This morning, I attended Gann Academy's Reform Minyan as part of Z'man Kodesh ("Sacred Time"). I don't often pray, and I attend minyanim and services even less frequently, but two of our students, Jess and Jacob, had planned it, and they invited me, so I went.
Communal prayer is something so simple, yet so sacred - people coming together to recite and sing ancient liturgy and its modern interpretations, knowing that while they are all there for their own reasons and hoping for varied outcomes, there is an overlap in the words we say and the tradition from which it comes. Regardless of one's personal beliefs in God or the power of our prayers to reach God, prayer gives us the opportunity to stop, come together, breathe, reflect, and move forward - together.
Rabbi Abraham Joshua Heschel, a prominent theologian and civil rights leader who marched with Martin Luther King, Jr. wrote:
God's Presence to suffuse our spirits,
God's will to prevail in our lives.
Prayer may not bring water to parched fields,
nor mend a broken bridge,
nor rebuild a ruined city.
But prayer can water an arid soul,
mend a broken heart,
rebuild a weakened will.
This reflection and rejuvenation are stepping stones to a better understanding of the world around us, our place in it, and the ways in which we can affect it. During our teen text study last night, they learned that while we are responsible for seeking answers to things we don't understand, the Torah teaches us that we are not expected to provide explanations. While we are able to find individual meaning in tragedy, we are often left with more questions than answers.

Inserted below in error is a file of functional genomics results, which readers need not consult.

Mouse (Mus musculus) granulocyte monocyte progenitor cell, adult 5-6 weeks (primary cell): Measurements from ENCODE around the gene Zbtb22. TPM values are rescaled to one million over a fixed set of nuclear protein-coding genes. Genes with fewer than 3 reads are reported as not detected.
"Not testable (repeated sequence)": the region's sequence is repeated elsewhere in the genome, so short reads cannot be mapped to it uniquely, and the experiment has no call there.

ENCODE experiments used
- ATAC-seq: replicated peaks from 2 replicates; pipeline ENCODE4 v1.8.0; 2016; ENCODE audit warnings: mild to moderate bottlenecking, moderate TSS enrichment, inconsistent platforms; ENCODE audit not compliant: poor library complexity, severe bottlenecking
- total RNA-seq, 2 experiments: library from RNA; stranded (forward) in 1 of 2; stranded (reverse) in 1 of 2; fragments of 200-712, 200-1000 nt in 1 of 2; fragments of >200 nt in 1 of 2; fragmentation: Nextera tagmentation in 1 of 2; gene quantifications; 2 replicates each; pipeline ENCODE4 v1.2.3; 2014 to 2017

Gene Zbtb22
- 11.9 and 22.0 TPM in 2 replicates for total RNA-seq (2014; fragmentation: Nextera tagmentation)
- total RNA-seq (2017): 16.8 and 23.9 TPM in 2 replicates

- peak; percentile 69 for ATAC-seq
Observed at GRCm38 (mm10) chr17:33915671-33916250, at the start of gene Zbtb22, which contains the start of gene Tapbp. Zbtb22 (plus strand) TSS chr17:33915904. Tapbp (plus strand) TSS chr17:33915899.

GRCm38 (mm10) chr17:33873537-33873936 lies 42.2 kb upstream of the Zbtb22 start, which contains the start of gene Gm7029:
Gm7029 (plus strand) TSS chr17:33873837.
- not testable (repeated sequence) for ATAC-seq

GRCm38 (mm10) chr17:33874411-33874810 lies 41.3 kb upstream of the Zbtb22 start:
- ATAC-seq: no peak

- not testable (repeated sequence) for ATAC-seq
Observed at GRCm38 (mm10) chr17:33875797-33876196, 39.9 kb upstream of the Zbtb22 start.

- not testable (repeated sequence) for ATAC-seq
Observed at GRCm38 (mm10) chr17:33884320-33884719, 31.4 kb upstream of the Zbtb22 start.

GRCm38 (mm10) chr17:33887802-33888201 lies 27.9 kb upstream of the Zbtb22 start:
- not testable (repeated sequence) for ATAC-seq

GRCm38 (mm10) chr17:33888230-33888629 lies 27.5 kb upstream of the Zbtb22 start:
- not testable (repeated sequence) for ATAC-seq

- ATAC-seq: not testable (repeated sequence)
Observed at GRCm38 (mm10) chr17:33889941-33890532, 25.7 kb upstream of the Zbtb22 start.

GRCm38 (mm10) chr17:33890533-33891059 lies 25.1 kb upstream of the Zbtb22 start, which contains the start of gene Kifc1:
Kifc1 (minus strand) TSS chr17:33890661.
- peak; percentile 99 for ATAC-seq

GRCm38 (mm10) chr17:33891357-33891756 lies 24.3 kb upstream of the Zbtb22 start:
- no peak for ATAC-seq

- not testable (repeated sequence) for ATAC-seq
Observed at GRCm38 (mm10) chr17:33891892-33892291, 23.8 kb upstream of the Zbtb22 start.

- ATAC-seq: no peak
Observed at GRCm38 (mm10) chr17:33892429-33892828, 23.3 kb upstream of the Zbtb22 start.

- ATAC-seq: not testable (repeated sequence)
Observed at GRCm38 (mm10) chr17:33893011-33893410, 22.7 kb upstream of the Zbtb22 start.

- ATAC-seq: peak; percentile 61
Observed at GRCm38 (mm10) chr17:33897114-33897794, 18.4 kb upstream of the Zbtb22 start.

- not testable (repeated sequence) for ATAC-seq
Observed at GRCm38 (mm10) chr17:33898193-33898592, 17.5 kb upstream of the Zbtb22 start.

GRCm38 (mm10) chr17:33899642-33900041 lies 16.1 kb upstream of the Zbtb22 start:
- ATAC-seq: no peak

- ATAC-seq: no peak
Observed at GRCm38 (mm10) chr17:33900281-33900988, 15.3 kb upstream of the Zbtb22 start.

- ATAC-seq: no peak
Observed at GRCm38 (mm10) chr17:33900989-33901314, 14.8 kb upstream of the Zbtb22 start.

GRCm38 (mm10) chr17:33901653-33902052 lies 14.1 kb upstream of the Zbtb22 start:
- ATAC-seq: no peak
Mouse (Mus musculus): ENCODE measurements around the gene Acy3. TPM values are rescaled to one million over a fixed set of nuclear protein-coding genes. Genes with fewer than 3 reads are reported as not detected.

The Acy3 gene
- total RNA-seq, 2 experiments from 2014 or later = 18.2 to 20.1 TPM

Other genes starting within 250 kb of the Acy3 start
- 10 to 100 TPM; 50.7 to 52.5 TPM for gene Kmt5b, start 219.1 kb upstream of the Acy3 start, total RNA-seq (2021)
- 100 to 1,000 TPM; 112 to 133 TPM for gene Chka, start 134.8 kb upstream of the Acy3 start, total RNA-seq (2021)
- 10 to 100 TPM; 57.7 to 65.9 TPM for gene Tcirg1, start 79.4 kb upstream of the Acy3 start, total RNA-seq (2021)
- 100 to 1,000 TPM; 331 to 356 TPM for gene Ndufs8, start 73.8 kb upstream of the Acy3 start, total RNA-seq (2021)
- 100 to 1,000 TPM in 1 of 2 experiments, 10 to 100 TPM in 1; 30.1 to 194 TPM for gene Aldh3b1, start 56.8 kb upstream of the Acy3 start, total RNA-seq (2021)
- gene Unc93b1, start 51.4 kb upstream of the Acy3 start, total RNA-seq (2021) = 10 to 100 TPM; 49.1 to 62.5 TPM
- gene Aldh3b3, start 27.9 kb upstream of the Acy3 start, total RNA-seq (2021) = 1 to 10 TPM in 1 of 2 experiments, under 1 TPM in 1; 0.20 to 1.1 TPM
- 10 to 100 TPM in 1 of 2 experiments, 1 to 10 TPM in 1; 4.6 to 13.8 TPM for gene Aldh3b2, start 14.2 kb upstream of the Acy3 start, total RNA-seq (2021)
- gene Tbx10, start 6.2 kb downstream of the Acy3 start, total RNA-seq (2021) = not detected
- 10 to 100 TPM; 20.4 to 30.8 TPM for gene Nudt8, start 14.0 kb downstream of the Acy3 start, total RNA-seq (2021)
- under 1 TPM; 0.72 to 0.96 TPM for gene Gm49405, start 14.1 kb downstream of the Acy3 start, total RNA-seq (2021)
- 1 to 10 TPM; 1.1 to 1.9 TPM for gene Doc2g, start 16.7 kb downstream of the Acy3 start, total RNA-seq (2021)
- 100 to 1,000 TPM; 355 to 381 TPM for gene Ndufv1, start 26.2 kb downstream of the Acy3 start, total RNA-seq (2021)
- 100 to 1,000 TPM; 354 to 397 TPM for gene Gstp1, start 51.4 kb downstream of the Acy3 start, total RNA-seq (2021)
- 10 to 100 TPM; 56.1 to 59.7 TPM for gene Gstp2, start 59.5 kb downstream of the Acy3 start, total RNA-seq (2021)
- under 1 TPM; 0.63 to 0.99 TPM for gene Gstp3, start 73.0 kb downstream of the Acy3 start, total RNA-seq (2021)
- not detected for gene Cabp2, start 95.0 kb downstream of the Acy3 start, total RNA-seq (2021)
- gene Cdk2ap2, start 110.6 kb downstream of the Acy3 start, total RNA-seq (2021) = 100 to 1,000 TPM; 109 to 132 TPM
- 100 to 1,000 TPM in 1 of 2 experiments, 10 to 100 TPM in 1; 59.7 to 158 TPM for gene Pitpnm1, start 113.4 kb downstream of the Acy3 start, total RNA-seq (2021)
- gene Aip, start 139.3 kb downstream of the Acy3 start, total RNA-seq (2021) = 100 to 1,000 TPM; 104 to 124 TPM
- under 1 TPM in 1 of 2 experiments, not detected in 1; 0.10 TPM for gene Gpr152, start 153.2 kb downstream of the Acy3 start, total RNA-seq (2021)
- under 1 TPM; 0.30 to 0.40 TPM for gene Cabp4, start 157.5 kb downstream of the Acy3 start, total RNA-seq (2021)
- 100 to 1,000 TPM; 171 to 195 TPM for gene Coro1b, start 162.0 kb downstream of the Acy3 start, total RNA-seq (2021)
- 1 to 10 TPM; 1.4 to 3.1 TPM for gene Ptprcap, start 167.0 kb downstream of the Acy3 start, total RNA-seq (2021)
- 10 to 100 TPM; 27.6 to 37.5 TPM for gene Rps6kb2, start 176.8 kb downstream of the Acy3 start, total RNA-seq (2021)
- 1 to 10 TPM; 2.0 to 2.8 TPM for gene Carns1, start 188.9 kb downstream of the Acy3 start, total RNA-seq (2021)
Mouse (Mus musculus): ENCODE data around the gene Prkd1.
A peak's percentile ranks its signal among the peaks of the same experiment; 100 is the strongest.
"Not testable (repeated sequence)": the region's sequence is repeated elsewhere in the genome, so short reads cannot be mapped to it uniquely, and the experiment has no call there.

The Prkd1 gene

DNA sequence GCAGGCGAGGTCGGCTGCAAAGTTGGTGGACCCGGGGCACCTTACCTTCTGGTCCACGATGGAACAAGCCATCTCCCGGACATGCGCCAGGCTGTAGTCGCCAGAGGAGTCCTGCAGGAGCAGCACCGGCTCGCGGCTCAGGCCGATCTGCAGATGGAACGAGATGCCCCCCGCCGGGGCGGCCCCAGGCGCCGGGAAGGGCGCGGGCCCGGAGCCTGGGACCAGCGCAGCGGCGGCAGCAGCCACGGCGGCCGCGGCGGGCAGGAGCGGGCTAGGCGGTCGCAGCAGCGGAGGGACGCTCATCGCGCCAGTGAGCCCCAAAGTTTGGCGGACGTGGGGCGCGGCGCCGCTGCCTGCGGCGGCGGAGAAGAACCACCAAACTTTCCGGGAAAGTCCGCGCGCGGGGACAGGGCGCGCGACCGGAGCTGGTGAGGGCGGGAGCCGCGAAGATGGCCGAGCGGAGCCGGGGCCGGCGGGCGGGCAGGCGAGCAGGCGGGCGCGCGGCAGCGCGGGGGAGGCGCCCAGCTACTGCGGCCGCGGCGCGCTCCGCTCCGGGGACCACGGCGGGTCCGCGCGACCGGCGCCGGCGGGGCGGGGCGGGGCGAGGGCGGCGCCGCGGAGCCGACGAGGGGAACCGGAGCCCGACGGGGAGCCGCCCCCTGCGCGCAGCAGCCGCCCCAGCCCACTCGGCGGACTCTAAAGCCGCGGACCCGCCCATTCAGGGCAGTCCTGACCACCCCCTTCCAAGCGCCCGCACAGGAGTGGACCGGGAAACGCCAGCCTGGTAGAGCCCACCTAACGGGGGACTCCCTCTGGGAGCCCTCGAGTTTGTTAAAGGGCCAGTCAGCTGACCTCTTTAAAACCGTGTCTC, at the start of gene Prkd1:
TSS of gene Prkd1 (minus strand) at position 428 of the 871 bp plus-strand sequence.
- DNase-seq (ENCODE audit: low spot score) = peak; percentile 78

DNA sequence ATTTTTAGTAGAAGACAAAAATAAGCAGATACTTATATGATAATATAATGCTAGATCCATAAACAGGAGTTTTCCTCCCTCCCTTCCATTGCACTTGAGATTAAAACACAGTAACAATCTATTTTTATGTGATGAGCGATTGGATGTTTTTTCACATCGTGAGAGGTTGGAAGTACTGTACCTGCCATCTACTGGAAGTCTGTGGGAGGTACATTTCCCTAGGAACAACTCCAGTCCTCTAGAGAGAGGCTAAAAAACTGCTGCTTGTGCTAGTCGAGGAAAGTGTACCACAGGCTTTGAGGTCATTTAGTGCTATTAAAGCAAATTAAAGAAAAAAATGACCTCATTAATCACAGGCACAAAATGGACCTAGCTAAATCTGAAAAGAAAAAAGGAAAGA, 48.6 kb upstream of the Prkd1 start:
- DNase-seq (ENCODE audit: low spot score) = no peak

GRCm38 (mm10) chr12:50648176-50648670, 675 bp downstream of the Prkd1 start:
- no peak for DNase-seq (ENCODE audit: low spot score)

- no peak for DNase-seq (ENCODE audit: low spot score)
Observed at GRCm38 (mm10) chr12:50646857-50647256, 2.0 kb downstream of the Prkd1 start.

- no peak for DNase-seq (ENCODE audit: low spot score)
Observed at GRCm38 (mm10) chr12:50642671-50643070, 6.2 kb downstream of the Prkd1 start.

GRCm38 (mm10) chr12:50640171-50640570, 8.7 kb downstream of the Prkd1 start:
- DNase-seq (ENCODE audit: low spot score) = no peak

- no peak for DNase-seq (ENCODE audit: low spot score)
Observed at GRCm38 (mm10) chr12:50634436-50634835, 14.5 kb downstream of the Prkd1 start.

We sang Ozi v'Zimrat Yah, for which Jess shared a different translation than the one found in our prayer book: "My strength and Divine Song will bring my liberation." Prayer can help us discover answers, it is an insight into ourselves and the world around us, but alone it is not enough to effect change.
Our students are writing petitions to the town of Needham to change traffic laws to better protect pedestrians. Teens in Florida and around the country are appealing to elected officials to address gun control and mental health initiatives and legislation. When the world didn't have answers for them, they mourned, they held each other close, and they wrote their own answers, because they know that we are not alone in our grief and in our desire to make the world a better place.
Today is Rosh Chodesh Adar, the first day of the Hebrew month of Adar. Our tradition teaches that "when the month of Adar arrives, we increase in joy" as we celebrate Purim and remember that Adar was transformed from an anticipated month of mourning into a month of joy when Esther and Mordechai were able to save the Jewish people from Haman. We celebrate the joy of safety and security and of the ability to be true to who we are. We don masks and costumes in an attempt to hide our identities as Esther did, but remember the importance of celebrating our true selves and the value we each bring to our world, individually and together.
Like we choose our mask, we are also able to choose our true self. This Adar, who will you be?
Rosh Chodesh Tov - Happy New Month. May your happiness increase, and may this Shabbat bring you peace and comfort.
Leah & the TBE Youth Team
Resources for Coping with Tragedy and Confronting Hatred >>
Learn more about Temple Beth Elohim Congregants to Prevent Gun Violence >>